Brian’s group went to the DMZ. North Korean soldiers patrol it unblinkingly. South Korean soldiers seem much more relaxed.
North Korea’s military size is enormous. But, Brian says, many of the soldiers are “boys and old men. They’re not very impressive.”
Amid all the talk of achievements and numbers, Brian was surprised to hear the guards admit the country had a food shortage. However, they said, that was in the past. The agricultural system has been revised, they told the group. Brian did see plenty of crops — mostly rice and corn — growing everywhere.
The visitors were fed “extraordinarily well,” Brian says. But the food was “dreadful” — and it was the same meal every day. They ate white rice, fermented vegetables and scraps of meat. “There were different size bowls and presentations, but it was all the same,” he says.
Two exceptions: a barbecue, and the day they ate dog. Brian pronounced man’s best friend “okay, but bland. Kind of like corned beef without salt.”
Nearly every sight they saw was “perfectly planned and executed” — and staged. Sometimes the group didn’t really notice. Other times it was “painfully obvious,” Brian says.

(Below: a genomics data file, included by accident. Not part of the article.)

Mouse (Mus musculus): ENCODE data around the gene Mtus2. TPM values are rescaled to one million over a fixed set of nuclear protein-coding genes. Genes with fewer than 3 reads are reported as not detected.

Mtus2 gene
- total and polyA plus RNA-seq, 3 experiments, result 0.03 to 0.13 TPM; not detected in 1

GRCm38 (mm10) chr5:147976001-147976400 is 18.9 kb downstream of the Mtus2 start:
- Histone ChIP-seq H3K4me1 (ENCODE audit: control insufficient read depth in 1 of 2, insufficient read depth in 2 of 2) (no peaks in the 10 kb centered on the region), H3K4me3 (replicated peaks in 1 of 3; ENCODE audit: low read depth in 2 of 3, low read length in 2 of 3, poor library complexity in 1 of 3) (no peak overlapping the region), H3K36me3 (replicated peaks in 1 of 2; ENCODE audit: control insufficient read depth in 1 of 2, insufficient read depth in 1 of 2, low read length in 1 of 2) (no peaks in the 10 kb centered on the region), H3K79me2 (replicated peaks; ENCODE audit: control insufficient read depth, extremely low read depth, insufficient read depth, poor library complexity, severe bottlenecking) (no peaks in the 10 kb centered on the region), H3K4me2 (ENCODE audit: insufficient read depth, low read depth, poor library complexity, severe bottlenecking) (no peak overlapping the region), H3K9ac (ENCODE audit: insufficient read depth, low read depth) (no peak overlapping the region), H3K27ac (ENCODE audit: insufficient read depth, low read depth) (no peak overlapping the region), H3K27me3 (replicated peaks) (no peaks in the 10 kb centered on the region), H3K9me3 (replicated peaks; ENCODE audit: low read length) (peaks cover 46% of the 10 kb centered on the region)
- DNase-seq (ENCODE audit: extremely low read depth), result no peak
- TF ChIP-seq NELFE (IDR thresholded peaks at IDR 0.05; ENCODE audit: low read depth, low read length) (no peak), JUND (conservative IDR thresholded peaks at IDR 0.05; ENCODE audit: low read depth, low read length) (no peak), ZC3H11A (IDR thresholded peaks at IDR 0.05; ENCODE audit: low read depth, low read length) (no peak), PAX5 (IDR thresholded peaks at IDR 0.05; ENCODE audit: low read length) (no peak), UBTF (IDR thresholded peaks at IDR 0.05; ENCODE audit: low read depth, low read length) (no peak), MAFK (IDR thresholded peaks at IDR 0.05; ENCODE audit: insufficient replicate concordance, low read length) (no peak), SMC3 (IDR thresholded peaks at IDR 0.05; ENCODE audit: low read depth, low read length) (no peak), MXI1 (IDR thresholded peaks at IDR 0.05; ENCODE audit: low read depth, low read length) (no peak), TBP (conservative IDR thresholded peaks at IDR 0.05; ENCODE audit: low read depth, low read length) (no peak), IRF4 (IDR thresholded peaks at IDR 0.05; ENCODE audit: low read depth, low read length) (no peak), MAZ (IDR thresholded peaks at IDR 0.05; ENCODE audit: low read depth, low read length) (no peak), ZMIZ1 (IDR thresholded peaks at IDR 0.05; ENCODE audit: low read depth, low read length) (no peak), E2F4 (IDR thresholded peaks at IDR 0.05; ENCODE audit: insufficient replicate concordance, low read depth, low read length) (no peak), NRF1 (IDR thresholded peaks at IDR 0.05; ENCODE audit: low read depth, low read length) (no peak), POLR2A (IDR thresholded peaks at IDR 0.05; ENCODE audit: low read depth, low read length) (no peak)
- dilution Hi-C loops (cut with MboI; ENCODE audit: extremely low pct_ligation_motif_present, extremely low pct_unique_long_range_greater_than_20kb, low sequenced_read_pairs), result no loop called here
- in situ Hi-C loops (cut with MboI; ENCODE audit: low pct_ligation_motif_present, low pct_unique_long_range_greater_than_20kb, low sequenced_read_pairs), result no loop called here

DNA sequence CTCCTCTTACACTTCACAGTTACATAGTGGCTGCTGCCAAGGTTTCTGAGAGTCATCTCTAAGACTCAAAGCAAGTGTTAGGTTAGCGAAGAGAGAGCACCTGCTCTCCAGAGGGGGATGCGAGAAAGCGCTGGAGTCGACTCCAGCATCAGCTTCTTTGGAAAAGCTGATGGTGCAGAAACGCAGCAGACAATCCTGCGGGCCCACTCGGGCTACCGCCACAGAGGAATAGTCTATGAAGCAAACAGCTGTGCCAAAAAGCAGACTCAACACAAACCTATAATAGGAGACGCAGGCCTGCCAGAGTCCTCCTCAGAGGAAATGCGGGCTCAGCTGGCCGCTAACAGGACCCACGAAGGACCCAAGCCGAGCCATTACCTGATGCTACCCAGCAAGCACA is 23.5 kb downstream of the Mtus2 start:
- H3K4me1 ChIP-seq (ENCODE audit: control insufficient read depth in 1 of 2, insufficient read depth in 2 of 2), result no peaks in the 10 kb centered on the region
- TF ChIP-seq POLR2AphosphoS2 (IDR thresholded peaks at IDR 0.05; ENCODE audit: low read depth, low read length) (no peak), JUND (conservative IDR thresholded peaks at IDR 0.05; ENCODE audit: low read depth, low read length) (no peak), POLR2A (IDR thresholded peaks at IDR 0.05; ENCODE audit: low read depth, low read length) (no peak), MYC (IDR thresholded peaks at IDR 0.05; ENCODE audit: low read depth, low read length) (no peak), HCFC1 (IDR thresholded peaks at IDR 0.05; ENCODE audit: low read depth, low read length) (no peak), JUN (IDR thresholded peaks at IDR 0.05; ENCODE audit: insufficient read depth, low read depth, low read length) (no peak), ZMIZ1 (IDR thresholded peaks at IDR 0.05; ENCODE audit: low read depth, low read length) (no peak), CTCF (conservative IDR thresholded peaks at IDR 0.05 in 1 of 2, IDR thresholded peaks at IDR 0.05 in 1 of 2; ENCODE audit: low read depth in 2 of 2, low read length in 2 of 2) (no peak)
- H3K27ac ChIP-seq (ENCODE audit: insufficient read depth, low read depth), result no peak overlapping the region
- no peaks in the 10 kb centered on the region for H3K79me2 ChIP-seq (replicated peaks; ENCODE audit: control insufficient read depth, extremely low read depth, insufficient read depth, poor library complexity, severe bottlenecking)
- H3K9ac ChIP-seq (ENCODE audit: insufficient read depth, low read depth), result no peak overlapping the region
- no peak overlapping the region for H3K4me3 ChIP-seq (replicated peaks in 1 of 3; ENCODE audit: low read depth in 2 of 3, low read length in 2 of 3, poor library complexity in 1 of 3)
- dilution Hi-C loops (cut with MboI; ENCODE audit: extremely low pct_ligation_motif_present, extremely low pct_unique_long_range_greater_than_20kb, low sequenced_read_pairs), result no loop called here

The most bizarre show came at the Kim Jung Il Maternity Hospital. “They gave us surgeons’ gowns and took us around to 4 of the 16 floors, pretending they were showing us the hospital as it operated,” he reports.
“But whether we were in a dentists’ room or saw mothers holding ‘newborn babies,’ everything was fake. The doctors, the machines — there were even ‘pregnant women’ with pillows stuffed under their shirts.”
Much more impressive were the “Mass Games.” 100,000 gymnasts, musicians, taekwando artists and soldiers in a gigantic stadium depicted Korean history from 1945 to today.
Twenty thousand children held up series of cards to create moving images: horses galloping, flags waving, farmers harvesting. It was “incredible,” Brian says. The capstone of it all: a re-enactment of the birth of Kim Il Sung.
The Eternal President figured in another only-in-North-Korea moment. Brian’s group visited Kim’s mausoleum — another mammoth building — and, as their guides requested, dressed up for the occasion.
Koreans sobbed after viewing the body. “They were incredibly devastated,” Brian says.
Another trip was to the USS Pueblo — the US Navy intelligence ship seized by North Korea in 1968.
“It’s their prize trophy,” says Brian. “They guard it constantly. The amazing thing is, the technology on the ship is better than what the North Koreans have 40 years later.”
Through it all, Brian was impressed by the humanity of the Koreans.
“They’re so nice and kind,” he says, referring to the few encounters he had with citizens in places like the subway, as well as informal talks with the guides.
“I expected 1984 zombies. Even though they hate Americans, they treated me well. They’re friendly and talkative.”